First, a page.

Everything You Wanted to Know About Burial at Sea But Were Afraid to Ask
Below are the most common questions I receive from both funeral professionals and clients alike. Is it legal to scatter ashes? Is it only for military personnel? Do the ashes blow back?
Here are the short answers to the above. Yes, it is legal to scatter cremated remains. No, a burial at sea, be it scattering cremated remains or a full body burial, isn’t only for military personnel. And no, ashes will not blow back on the individual or those nearby when performed properly. (I know "Full Body Burials" caught your eye, this is a topic unto itself which I’ll cover in another blog post.)
Today, with the rate of cremation rising and our more open dialogue pertaining to our final wishes, families are choosing scattering ashes at sea, often referred to as a burial at sea, immersion of ashes or just scattering. In addition, as other cultures migrate to the US, they assimilate and adapt their customs to fit their new country. For example, Hindus traditionally scatter in the Ganges River, however given today’s busy lifestyles it’s often simply not feasible to travel, therefore Hindu families find it perfectly acceptable to scatter in the oceans off of US shores. With gaining popularity, acceptance and education, thousands of ash scattering ceremonies are performed annually, and full body burials are also gaining in popularity, although cost wise, it’s far more expensive.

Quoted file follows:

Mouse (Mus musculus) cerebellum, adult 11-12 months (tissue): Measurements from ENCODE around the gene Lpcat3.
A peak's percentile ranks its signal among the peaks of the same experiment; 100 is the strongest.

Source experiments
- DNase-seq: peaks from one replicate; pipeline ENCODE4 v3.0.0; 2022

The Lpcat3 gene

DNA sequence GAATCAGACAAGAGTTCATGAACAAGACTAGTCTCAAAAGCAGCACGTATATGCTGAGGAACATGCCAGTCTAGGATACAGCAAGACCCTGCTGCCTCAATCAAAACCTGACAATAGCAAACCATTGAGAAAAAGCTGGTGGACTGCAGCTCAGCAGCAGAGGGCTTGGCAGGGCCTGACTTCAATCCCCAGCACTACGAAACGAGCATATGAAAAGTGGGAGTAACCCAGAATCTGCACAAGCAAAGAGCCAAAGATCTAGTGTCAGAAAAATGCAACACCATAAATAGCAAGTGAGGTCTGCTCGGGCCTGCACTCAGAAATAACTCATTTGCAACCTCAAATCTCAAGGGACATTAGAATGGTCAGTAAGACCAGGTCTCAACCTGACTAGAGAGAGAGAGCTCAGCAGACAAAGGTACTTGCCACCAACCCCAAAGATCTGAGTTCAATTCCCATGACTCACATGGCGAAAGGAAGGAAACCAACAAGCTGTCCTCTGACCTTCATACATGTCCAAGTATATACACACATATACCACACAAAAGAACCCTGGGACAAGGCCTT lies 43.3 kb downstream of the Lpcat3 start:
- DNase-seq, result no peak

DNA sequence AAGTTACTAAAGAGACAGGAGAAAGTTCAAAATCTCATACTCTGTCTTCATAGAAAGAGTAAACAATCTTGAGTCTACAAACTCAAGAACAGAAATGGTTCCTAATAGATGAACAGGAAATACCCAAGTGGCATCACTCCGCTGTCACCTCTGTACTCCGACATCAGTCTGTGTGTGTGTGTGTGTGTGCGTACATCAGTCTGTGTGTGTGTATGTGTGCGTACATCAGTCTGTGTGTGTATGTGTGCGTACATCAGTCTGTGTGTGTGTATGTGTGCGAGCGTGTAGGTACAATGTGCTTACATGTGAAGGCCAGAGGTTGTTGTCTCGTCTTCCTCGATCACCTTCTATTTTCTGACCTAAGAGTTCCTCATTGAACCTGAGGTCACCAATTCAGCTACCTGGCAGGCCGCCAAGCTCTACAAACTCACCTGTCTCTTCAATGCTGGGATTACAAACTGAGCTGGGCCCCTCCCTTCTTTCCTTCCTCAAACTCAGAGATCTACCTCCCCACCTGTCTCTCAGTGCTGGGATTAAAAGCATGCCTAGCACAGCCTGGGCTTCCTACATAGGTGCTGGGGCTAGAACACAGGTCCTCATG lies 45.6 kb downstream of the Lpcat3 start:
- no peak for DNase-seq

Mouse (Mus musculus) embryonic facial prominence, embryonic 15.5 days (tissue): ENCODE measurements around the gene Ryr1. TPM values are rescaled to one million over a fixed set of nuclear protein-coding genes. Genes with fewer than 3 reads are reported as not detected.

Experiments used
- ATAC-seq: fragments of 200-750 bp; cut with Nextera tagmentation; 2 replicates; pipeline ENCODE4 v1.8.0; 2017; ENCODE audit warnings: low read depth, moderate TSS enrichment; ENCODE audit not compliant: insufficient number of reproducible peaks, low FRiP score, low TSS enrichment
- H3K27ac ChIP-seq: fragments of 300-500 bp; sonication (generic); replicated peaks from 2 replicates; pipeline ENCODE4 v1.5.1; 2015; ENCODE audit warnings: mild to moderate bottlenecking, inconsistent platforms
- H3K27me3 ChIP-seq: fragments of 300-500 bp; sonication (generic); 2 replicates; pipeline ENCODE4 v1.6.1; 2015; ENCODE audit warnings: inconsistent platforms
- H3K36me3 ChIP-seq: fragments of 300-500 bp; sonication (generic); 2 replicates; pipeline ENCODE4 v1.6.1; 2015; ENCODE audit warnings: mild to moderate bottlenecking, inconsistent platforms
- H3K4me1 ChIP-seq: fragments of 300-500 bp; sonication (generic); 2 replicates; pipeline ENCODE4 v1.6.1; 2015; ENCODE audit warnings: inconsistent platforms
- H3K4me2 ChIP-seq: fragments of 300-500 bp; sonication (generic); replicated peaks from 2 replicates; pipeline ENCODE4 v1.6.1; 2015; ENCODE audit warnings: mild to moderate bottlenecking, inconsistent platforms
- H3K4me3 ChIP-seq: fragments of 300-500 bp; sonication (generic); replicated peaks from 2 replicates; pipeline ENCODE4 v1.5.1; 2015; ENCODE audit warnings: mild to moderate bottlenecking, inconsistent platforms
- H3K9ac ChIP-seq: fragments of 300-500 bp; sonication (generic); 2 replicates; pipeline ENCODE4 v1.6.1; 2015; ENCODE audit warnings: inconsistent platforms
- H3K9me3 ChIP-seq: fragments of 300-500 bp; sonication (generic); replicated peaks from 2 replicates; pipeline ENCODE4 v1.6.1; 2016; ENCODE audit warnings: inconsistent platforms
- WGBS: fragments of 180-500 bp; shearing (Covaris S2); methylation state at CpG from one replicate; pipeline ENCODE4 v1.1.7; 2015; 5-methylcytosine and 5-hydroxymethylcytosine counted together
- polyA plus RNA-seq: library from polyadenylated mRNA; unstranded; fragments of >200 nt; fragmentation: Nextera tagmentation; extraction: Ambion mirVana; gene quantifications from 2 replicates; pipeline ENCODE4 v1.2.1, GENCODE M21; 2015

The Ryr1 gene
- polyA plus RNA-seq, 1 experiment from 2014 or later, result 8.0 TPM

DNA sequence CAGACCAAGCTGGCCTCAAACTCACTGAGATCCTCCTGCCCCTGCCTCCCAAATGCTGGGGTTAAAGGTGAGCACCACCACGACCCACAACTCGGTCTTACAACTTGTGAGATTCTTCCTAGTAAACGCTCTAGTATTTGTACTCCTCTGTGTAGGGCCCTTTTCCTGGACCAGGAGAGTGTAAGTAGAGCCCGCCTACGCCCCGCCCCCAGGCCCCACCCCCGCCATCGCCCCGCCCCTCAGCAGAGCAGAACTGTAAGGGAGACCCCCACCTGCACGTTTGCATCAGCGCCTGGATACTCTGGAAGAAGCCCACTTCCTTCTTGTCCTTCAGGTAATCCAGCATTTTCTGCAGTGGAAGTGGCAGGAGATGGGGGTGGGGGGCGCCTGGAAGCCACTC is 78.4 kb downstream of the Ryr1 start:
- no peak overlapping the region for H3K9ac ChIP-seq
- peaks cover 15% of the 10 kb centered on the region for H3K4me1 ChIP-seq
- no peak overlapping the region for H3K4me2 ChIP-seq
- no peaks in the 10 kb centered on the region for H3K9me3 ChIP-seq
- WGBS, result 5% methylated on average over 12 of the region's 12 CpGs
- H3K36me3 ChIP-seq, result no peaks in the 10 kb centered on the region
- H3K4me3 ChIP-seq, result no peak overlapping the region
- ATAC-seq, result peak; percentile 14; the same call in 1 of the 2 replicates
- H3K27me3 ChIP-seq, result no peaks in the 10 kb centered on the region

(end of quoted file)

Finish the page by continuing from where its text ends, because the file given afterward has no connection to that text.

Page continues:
Where are these ash scatterings taking place you might ask? Well, in almost any popular coastal city you can expect several hundred per year.
So, what else would you like to know? Well, let’s go back to the first three questions posed. The standard distance from shore as set forth by the EPA is 3 nautical miles. If being so far off shore sends you into a panic attack, don’t fear, many captains will remain closer to shore. While it is feasible that a Coast Guard vessel could approach it’s highly unlikely. I came across one article that said, “There ain't no ash scattering police”, and while that is true, by and large most captains wish to perform the scattering a good distance off shore. Captains know the nuances of their locale and wouldn’t do anything to jeopardize his or her captain’s license.
On the topic of “blow back”, meaning the cremated remains blowing back onto the boat or the person scattering, is a long-held fear. Scattering tubes are widely used to direct the flow down and away from the person releasing the remains. In addition, the captain will point the bow (front) of the boat into the wind; tell you to stand either starboard (right) or port (left). An easy way to remember is port and left both contain four letters. Don’t worry, your captain will be sure to direct and assist you in every way.
Regarding military funeral benefits: active duty members of the uniformed services, retirees and veterans who were honorably discharged, US civilian marine personnel of the Military Sea lift Command and dependent family members of active duty personnel, retirees and veterans of the uniformed services are all eligible. The US Navy Mortuary Affairs Burial at Sea Program details can be found here.
Cremated remains go out on the next deployed vessel from one of five US locations; however family members are not allowed on board. Hence, many families chose to plan a private burial at sea. With proper planning, Military Honor Guards can perform Taps and the Flag Folding Ceremony dock-side and in some cases come on board to perform the service.
Today, we’re a society on the move; many of our loved ones relocate for various reasons, which renders a cemetery burial impractical. This is just one factor in the rise of cremation and the popularity of Sea Memorial Ceremonies.